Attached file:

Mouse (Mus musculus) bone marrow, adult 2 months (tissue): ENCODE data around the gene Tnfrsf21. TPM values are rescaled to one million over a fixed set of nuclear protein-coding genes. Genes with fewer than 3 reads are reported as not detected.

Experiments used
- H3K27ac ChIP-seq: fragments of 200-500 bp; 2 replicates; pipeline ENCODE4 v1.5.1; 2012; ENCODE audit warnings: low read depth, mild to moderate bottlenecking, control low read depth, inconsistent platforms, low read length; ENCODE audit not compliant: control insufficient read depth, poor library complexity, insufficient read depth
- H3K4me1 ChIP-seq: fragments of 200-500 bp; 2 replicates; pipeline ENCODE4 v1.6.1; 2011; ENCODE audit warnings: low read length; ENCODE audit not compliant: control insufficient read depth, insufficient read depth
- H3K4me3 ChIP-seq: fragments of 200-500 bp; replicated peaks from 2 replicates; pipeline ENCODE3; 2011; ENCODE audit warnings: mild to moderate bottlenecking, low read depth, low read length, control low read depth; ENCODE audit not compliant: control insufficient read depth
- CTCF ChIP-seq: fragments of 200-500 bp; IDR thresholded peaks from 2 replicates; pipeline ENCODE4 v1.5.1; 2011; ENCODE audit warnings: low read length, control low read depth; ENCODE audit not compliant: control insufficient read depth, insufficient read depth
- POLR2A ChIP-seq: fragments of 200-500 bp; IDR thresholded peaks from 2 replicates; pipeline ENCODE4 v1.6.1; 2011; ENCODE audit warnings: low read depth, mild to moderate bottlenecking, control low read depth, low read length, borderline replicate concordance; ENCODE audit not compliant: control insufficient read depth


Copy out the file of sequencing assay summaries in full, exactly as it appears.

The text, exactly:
Mouse (Mus musculus) bone marrow, adult 2 months (tissue): ENCODE data around the gene Tnfrsf21. TPM values are rescaled to one million over a fixed set of nuclear protein-coding genes. Genes with fewer than 3 reads are reported as not detected.

Experiments used
- H3K27ac ChIP-seq: fragments of 200-500 bp; 2 replicates; pipeline ENCODE4 v1.5.1; 2012; ENCODE audit warnings: low read depth, mild to moderate bottlenecking, control low read depth, inconsistent platforms, low read length; ENCODE audit not compliant: control insufficient read depth, poor library complexity, insufficient read depth
- H3K4me1 ChIP-seq: fragments of 200-500 bp; 2 replicates; pipeline ENCODE4 v1.6.1; 2011; ENCODE audit warnings: low read length; ENCODE audit not compliant: control insufficient read depth, insufficient read depth
- H3K4me3 ChIP-seq: fragments of 200-500 bp; replicated peaks from 2 replicates; pipeline ENCODE3; 2011; ENCODE audit warnings: mild to moderate bottlenecking, low read depth, low read length, control low read depth; ENCODE audit not compliant: control insufficient read depth
- CTCF ChIP-seq: fragments of 200-500 bp; IDR thresholded peaks from 2 replicates; pipeline ENCODE4 v1.5.1; 2011; ENCODE audit warnings: low read length, control low read depth; ENCODE audit not compliant: control insufficient read depth, insufficient read depth
- POLR2A ChIP-seq: fragments of 200-500 bp; IDR thresholded peaks from 2 replicates; pipeline ENCODE4 v1.6.1; 2011; ENCODE audit warnings: low read depth, mild to moderate bottlenecking, control low read depth, low read length, borderline replicate concordance; ENCODE audit not compliant: control insufficient read depth